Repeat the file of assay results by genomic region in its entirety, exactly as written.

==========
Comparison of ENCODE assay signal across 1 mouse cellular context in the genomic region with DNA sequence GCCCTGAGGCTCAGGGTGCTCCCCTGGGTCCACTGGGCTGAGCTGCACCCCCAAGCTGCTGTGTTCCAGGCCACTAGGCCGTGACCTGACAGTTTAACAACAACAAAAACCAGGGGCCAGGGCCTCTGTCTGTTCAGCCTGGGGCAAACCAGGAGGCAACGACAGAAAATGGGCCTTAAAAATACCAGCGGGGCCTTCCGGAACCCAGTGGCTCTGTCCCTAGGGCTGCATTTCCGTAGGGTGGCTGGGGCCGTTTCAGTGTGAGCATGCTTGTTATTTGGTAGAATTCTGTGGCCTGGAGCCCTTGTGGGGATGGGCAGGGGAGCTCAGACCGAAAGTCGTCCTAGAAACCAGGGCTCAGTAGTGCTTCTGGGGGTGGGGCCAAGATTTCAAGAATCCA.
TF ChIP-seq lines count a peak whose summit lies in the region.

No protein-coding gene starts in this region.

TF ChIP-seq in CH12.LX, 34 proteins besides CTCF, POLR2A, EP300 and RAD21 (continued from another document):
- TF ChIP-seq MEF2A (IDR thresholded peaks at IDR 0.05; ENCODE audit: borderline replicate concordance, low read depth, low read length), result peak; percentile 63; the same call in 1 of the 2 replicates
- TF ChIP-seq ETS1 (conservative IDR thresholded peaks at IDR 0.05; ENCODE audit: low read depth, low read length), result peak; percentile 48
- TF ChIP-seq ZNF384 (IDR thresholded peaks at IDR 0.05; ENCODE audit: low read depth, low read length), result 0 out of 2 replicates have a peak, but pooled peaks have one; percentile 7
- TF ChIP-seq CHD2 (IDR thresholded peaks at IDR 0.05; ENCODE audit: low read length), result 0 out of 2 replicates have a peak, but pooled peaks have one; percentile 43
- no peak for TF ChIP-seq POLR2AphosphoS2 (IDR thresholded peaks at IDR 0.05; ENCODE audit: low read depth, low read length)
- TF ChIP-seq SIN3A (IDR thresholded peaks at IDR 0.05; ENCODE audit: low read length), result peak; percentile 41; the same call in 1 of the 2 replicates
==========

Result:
Comparison of ENCODE assay signal across 1 mouse cellular context in the genomic region with DNA sequence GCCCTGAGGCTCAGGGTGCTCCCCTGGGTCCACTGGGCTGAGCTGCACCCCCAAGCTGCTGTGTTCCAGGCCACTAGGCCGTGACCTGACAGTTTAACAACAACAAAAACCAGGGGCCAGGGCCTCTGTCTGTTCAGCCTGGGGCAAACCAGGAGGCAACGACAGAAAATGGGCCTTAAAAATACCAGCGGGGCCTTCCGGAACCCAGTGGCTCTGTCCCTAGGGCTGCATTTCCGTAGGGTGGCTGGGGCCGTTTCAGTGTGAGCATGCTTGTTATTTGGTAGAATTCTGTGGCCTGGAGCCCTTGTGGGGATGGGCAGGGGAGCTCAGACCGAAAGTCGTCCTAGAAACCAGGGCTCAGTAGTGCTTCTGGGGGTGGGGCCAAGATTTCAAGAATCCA.
TF ChIP-seq lines count a peak whose summit lies in the region.

No protein-coding gene starts in this region.

TF ChIP-seq in CH12.LX, 34 proteins besides CTCF, POLR2A, EP300 and RAD21 (continued from another document):
- TF ChIP-seq MEF2A (IDR thresholded peaks at IDR 0.05; ENCODE audit: borderline replicate concordance, low read depth, low read length), result peak; percentile 63; the same call in 1 of the 2 replicates
- TF ChIP-seq ETS1 (conservative IDR thresholded peaks at IDR 0.05; ENCODE audit: low read depth, low read length), result peak; percentile 48
- TF ChIP-seq ZNF384 (IDR thresholded peaks at IDR 0.05; ENCODE audit: low read depth, low read length), result 0 out of 2 replicates have a peak, but pooled peaks have one; percentile 7
- TF ChIP-seq CHD2 (IDR thresholded peaks at IDR 0.05; ENCODE audit: low read length), result 0 out of 2 replicates have a peak, but pooled peaks have one; percentile 43
- no peak for TF ChIP-seq POLR2AphosphoS2 (IDR thresholded peaks at IDR 0.05; ENCODE audit: low read depth, low read length)
- TF ChIP-seq SIN3A (IDR thresholded peaks at IDR 0.05; ENCODE audit: low read length), result peak; percentile 41; the same call in 1 of the 2 replicates